The Little Miller Act provides payment bonds must include a statement that “all liabilities on th[e] bond shall be determined in accordance with” the Little Miller Act. It further dictates the procedure claimants are required to follow in order to recover against payment bonds. Under the Little Miller Act, an unpaid claimant’s right is “to sue on such payment bond for the amount . . . unpaid at the time of institution of such suit and to prosecute such action to final judgment. . . .” A.R.S. § 34-223(A). It is silent regarding pre-litigation claims and neither imposes nor contemplates imposing upon sureties and any pre-litigation investigative or processing duties. The Court noted “where a statute expressly provides a particular remedy or remedies, a court must be chary of reading others into it,” citing Transamerica Mortg. Advisors, Inc. v. Lewis, 444 U.S. 11, 19 (1988).
The Court of Appeals distinguished Dodge because in that case the contractor did not provide a surety bond pursuant to a statute, whereas this case involved “a carefully crafted statutory scheme that seeks to balance the competing interests inherent in public works projects.” Moreover, in Dodge, the Arizona Supreme Court found the surety lacked incentive to address the homeowners’ claim, but in this case the surety had a strong financial incentive to pay valid claims without litigation, as an award of attorneys’ fees to a successful litigant is mandatory under the Little Miller Act.
The Court of Appeals found S&S had a “complete and valid remedy” under the Little Miller Act, i.e. litigation. Had S&S timely filed suit for breach of contract, it would have been able to proceed with a claim against Berkley.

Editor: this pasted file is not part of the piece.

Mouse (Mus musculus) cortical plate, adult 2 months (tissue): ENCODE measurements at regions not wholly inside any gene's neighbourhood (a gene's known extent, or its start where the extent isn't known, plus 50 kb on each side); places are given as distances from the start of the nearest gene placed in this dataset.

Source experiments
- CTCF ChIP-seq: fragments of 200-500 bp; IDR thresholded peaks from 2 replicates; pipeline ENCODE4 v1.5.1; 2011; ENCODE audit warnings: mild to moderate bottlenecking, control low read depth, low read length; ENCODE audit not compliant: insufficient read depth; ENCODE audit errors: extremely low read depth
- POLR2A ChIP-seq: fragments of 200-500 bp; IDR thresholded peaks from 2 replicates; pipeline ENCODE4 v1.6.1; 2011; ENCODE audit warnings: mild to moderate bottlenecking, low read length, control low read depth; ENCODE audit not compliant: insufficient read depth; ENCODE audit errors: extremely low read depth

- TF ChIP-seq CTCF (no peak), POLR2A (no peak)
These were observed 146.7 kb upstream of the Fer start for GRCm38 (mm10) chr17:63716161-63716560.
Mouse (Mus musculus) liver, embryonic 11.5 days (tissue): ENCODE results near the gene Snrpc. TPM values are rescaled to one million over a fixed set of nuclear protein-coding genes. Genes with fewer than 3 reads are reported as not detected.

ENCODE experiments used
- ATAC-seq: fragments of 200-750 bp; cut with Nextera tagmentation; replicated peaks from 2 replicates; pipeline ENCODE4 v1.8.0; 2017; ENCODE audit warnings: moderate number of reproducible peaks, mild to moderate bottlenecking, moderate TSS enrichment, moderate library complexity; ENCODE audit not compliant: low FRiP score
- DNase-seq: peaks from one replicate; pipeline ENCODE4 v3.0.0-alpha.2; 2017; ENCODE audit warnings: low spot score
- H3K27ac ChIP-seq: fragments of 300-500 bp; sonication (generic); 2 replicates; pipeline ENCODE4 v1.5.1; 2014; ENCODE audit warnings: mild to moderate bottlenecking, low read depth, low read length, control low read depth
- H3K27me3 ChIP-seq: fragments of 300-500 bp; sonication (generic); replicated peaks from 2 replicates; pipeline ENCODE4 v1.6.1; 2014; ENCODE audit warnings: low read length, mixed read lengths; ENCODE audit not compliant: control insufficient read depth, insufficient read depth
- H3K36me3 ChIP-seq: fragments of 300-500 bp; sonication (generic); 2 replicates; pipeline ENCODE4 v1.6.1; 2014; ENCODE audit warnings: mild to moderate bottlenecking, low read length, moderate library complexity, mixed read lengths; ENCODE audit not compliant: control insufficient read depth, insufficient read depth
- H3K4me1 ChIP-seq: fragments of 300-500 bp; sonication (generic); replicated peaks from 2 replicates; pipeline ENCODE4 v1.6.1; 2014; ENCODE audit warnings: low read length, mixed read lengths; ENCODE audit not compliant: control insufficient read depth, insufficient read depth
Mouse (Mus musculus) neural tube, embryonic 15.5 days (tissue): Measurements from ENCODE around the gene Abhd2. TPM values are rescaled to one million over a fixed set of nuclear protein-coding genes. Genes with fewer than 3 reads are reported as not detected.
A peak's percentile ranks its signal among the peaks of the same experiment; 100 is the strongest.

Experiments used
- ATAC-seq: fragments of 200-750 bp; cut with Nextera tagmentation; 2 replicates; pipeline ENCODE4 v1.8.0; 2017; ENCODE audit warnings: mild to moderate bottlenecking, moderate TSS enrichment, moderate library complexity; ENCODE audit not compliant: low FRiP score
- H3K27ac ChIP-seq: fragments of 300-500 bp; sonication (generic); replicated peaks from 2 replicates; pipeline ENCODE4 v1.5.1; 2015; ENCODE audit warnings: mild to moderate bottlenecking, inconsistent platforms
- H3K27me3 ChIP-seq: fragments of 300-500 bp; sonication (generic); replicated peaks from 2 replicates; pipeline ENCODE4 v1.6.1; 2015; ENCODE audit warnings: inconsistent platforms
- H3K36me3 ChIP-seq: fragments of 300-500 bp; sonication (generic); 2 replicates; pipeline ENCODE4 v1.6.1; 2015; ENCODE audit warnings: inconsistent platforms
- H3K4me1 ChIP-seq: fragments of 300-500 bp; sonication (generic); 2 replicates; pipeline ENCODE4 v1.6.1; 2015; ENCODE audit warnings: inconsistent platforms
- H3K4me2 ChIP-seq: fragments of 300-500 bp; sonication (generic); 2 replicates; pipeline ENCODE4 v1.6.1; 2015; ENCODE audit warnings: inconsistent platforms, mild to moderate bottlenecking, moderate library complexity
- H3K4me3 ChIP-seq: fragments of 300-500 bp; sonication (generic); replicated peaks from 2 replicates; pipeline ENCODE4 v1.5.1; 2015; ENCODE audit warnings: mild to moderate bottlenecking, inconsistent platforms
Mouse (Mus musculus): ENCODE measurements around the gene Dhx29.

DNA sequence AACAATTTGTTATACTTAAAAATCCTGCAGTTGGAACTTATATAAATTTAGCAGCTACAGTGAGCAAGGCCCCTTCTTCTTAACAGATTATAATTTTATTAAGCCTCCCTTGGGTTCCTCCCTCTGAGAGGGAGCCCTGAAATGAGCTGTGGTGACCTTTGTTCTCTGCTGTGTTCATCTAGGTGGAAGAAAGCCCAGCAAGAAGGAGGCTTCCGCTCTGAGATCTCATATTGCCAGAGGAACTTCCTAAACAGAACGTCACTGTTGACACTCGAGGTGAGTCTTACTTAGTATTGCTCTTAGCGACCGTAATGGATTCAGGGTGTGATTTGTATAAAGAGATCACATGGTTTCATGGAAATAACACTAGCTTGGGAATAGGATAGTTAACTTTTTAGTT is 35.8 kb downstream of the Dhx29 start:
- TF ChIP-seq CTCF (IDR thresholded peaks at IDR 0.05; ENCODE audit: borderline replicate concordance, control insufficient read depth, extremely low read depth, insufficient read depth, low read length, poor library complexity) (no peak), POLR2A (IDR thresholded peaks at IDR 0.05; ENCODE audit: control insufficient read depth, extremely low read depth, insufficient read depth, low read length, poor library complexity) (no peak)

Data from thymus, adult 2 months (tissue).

However, because a payment bond is “sufficient to pay all claims, and is the sole source from which laborers and materialmen are to be paid, it necessarily follows that laborers and materialmen who do not timely avail themselves of this remedy fall into the category of general creditors of the contractor.” Gen. Acrylics v. U.S. Fid. & Guar. Co., 128 Ariz. 50, 55 (App. 1980). Thus, the Court deemed S&S a general creditor and held it may not assert a bad faith claim against Berkley. The Court noted its determination “is consistent with the treatment of private project claimants under Arizona’s mechanics’ lien statutes.”
Thus, the Court of Appeals declined to incorporate a common law bad faith remedy into the Little Miller statutory scheme, which already includes both the availability of complete relief and specific conditions precedent to recovery. It stated in dicta, “[s]hould the Arizona Legislature deem it appropriate to permit bad faith claims against Act sureties in addition to existing statutory remedies, it is free to enact legislation that effectuates that policy determination.” Thus, the Court affirmed the superior court’s judgment and awarded judgment for Berkley on appeal.
When litigating claims pursuant to statutorily created rights and duties, it is crucial to analyze the legislative intent and public policy behind the statute, as well as the breadth of the statute, to determine if the statute provides a complete and valid remedy. It is important to consider any relevant statutes of limitations which apply. Moreover, Arizona courts consistently decline to read obligations and remedies into statutes where the legislature has not expressly provided them.
ABOUT THE AUTHOR: Lynn Allen is a partner at Tyson & Mendes, LLP. She specializes in general liability defense, insurance coverage, and bad faith litigation. Contact Lynn at 602.386.5660 or email@example.com.
 S&S did not challenge the dismissal of its breach of contract claim pursuant to the statute of limitations.